A benefit yard sale and bake sale will start at 8 a.m. Saturday -- with no set end time -- at the former Public School 111-C at 50 N. Old Baltimore Pike at the north edge of Christiana.

Members of the Christiana Community Center Inc. -- a group of alumni, village residents and other supporters -- are hosting the sale to raise money toward a longtime effort to convert the former school for black children, nearly destroyed by arson, into Christiana's community center.

Donations sought are baked goods, other food, furniture, housewares and other items that may be sold to raise money for the Christiana Community Center project.

Donations may be dropped off from 6 to 8 p.m. Friday at the school on North Old Baltimore Pike (Del. 7) just south and across the pike from dead-ended Browns Lane.

The group also seeks donations toward the project, which may be made at the sale, when members welcome inquiries from potential members, business sponsors or other donors.

Most of the elders who began the project a decade ago have died or moved to assisted living, but Christiana residents are starting fresh at saving the village's former school for black children, aiming to reopen it as a community center.

Supporters have severed ties with the effort's longtime state adviser -- although they didn't tell him -- and hope to recruit new supporters to help shape the next chapter of the old school's history.

In segregation, all grades shared a teacher in the stove-heated school, built in 1920 on North Old Baltimore Pike. It is one of few remaining buildings left from the nation's only statewide system of such schools, built and given to the people of Delaware by philanthropist Pierre S. du Pont.

Designated Public School 111-C -- the "C" being the official state notation for "colored" -- the school was a source of student and community pride. The building was considered elegant for its time, with massive front windows and indoor plumbing.

Still, students there used hand-me-down books that were either outdated or rejected by white schools, and children learned to write with the cast-off pencil stubs of white students.

With integration, the school closed in the 1950s. The building saw some use for community programs, then stood vacant many years before an unidentified arsonist nearly destroyed it in 1990.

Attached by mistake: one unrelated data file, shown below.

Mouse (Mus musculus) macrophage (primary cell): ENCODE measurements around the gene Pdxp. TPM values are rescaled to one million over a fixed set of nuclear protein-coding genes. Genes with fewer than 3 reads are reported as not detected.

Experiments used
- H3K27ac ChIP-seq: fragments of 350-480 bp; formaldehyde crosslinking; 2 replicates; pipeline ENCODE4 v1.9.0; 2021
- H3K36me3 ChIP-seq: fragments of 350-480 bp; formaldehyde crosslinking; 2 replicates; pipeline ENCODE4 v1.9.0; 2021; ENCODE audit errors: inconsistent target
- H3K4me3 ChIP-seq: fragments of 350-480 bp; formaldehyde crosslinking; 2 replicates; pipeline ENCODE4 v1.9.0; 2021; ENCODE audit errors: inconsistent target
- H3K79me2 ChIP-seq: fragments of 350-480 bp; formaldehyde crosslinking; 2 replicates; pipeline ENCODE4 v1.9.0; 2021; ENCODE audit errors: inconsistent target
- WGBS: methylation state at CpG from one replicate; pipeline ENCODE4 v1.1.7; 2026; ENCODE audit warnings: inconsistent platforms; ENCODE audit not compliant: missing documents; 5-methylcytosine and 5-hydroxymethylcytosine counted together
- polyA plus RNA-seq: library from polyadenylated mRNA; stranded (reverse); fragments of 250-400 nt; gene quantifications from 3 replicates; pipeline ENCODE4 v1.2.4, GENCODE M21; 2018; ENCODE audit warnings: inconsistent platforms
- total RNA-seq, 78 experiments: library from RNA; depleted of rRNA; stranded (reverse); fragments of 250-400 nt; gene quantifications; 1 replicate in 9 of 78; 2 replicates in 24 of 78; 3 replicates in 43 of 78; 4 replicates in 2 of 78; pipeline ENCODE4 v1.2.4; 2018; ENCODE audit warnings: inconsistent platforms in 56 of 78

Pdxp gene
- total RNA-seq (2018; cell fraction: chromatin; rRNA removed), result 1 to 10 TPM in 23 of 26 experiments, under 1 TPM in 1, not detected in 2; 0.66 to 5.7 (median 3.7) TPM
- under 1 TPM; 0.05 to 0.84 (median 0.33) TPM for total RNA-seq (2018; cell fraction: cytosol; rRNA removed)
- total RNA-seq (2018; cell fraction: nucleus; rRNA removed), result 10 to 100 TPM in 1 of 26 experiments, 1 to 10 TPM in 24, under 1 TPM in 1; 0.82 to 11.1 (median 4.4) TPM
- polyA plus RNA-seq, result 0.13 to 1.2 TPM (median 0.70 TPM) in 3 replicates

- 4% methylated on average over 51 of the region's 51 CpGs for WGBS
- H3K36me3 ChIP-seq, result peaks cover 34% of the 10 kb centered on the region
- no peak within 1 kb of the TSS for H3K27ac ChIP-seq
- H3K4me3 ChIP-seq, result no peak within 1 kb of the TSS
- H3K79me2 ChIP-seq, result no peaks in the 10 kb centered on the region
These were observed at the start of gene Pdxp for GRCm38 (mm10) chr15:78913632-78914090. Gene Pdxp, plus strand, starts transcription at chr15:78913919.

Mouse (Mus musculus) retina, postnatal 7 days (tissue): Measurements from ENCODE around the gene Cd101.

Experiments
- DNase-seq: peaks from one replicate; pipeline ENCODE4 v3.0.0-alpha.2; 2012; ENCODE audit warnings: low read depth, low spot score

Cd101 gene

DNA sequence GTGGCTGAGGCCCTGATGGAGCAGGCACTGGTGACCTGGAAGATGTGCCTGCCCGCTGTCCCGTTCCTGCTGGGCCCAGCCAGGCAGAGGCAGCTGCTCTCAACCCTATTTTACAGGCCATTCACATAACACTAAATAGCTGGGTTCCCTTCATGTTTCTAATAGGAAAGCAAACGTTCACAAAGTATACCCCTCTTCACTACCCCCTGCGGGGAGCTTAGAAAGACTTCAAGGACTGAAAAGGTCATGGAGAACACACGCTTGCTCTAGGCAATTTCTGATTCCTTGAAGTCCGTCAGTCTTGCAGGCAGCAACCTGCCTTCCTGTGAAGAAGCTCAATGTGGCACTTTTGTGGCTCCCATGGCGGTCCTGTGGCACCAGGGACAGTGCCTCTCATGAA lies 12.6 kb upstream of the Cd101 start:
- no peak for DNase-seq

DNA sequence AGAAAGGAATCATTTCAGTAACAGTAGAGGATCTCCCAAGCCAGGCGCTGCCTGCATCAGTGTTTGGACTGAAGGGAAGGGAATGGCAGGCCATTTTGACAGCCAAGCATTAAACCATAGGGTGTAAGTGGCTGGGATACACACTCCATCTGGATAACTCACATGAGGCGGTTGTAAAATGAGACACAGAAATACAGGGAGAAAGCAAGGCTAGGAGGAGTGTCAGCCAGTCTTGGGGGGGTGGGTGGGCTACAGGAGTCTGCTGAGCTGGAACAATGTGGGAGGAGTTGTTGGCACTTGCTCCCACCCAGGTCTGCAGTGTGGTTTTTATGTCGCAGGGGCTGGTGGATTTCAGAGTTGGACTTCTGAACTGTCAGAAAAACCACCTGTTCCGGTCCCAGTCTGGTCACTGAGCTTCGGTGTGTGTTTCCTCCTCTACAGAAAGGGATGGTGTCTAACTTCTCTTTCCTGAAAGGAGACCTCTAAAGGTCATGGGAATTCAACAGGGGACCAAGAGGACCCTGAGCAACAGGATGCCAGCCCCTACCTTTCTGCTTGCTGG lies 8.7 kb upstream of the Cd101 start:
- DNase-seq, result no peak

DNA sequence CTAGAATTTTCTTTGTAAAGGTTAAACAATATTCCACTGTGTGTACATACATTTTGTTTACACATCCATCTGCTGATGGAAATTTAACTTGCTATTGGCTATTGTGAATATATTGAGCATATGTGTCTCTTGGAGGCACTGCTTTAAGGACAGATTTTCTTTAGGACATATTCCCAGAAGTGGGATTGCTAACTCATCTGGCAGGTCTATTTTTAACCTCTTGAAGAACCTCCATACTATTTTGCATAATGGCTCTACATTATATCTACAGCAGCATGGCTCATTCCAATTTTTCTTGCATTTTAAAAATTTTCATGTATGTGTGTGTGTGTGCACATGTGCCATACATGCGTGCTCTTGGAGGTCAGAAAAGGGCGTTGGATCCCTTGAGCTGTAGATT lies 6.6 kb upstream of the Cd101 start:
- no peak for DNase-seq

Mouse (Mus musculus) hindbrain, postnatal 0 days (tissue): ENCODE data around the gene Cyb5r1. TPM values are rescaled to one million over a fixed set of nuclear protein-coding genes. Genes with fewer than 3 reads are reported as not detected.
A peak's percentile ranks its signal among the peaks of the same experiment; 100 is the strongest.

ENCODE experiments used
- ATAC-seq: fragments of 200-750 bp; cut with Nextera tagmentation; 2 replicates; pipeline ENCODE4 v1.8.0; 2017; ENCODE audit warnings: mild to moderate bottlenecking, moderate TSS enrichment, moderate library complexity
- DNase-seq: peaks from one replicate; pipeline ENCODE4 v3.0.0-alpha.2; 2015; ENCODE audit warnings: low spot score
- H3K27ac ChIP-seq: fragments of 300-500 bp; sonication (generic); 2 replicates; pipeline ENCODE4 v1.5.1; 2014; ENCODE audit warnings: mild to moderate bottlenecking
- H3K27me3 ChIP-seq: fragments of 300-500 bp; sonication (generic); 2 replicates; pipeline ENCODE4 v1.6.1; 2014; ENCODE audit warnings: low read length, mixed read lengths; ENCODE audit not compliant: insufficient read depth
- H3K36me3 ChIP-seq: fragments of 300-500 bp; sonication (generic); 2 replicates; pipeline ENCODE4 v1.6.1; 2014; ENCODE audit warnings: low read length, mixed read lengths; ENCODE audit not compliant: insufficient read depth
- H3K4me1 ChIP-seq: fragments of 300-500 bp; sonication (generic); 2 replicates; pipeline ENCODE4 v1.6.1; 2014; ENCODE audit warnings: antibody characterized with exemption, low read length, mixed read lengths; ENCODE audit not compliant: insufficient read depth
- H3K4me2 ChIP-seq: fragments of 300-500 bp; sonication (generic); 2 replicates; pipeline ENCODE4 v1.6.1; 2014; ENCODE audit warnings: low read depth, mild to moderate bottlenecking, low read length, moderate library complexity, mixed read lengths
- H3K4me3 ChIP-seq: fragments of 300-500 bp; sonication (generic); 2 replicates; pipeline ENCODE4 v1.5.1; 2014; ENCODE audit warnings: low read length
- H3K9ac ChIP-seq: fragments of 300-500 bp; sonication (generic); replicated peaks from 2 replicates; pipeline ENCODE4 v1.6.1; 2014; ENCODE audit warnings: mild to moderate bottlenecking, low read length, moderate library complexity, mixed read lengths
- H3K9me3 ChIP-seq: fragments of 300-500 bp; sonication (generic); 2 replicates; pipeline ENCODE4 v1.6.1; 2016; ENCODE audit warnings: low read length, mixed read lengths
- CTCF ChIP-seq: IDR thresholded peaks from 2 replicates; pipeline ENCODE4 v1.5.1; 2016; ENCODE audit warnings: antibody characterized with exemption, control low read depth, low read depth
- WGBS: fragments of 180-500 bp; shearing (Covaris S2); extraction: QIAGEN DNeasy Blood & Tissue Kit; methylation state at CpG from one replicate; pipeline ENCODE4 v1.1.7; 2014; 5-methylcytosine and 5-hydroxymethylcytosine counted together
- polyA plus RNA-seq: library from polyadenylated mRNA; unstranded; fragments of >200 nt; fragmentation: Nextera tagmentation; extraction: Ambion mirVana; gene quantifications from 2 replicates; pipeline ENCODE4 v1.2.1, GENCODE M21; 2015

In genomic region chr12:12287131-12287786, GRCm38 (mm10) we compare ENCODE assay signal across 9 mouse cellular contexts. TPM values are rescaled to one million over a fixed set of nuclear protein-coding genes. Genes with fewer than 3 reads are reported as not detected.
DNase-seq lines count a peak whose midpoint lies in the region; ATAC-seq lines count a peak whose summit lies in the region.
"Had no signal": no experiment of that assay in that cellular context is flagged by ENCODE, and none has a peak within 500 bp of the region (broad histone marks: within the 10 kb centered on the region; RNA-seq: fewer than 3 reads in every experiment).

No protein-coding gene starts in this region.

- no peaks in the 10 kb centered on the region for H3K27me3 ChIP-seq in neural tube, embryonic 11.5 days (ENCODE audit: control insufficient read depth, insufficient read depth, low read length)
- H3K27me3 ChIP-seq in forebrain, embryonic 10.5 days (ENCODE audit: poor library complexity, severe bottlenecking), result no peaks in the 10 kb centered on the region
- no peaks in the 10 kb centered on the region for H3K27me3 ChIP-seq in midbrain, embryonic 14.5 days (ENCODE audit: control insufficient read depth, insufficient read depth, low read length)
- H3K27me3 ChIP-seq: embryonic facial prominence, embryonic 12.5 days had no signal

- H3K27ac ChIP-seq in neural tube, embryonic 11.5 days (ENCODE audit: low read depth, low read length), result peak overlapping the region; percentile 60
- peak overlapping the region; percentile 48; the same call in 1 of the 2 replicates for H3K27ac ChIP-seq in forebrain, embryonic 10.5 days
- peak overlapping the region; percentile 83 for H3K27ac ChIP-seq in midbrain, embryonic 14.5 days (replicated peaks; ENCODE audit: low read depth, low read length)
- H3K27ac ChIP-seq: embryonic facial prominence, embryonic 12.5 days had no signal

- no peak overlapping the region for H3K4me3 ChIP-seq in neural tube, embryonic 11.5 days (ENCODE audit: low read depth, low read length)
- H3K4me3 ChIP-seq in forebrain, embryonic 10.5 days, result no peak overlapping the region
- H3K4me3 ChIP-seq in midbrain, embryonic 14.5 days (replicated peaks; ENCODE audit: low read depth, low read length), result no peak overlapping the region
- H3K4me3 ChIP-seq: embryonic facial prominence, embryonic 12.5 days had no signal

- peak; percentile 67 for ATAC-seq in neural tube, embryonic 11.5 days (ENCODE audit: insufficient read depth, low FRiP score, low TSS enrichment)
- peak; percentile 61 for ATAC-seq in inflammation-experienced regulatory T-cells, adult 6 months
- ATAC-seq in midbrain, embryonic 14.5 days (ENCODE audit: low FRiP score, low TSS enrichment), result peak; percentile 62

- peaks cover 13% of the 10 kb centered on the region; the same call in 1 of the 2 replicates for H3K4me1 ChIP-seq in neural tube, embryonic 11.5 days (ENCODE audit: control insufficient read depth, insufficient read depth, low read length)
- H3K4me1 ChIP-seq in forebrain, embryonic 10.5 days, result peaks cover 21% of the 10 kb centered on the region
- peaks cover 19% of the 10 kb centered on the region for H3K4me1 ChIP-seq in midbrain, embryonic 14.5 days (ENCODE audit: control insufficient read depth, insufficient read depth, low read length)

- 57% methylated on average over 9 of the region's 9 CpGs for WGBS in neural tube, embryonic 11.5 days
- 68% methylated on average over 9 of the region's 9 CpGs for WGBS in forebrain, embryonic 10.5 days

Forlorn from seeing its gaping roof and charred hull daily from her home, the late Lavenia N. Cole asked at church one Sunday if anyone wanted to try to save the old school for a community center.

Over the years, roughly $92,000 in government allocations, small grants, donations and proceeds of residents' fund-raiser barbecues and bake sales went to stabilize the building's remains, rebuild lost areas, reroof and close in the building.

The project's state adviser was Harmon R. Carey, founder and president of the nonprofit Afro-American Historical Society of Delaware. He volunteered to help the residents through his official state capacity with the Division of Historical and Cultural Affairs.

Neither he nor residents ever found enough money to finish the project and, when progress slowed and stalled, he said the main problem was that involved residents, being older blacks of modest means, didn't have the political clout to raise the needed funds.

As new leaders began to stabilize the group, they contacted Carey about past expenditures, which were handled through the Afro-American Historical Society because the village group did not have its own federal nonprofit status.

The renewed Christiana Community Center group -- dissatisfied with what Carey provided when they asked for complete records -- later opted to end contact with Carey, President Theresa Warren said.

Both sides agree there is a dispute about $10,000, which Carey said the Afro-American Historical Society covered when the Christiana residents group ran out of money.

The group never told him he no longer was wanted, Carey said: "I've called and I've written to them and I don't know what I did wrong." Carey said he left Warren many messages, but she didn't call back.

He said he still hopes to meet with the villagers, resolve their issues and explore an inquiry from a Texas educator who may consider starting a charter school at the site.

Carey said he's hurt the village group did not tell him it was severing their tie. "I very much regret that," he said. "I'm still interested in the project and would like to be involved."

When Warren learned of Carey's response to the group's decision to end their affiliation and his desire to continue helping, she said, "As far as we're concerned, it's a done deal. ... Over."

The split has left involved villagers trying to be optimistic, starting to develop a plan and saying they hope to advance the project faster on their own than it progressed with Carey.

They were hoping to raise some money and find some new supporters late last month, when they planned a yard and bake sale in front of the school.

That Saturday saw the start of rains from a storm system that caused severe flooding in Seaford and problems in scattered parts of Sussex and New Castle counties -- including parts of Christiana.

But organizers couldn't just move the sale out of the rain and into the school because they don't have insurance. And they hadn't set a rain date.

And Eddie Stephens, one of the village's newer residents who lives in the Christiana Village town houses across West Main Street from Albert H. Jones Elementary School, told the sale organizers he'll be back to buy a couple of the donated items he saw despite the rain.

Meanwhile, a red card posted on the school's front door by the New Castle County Department of Land Use reminds residents that the permit for construction at the site expired long ago.

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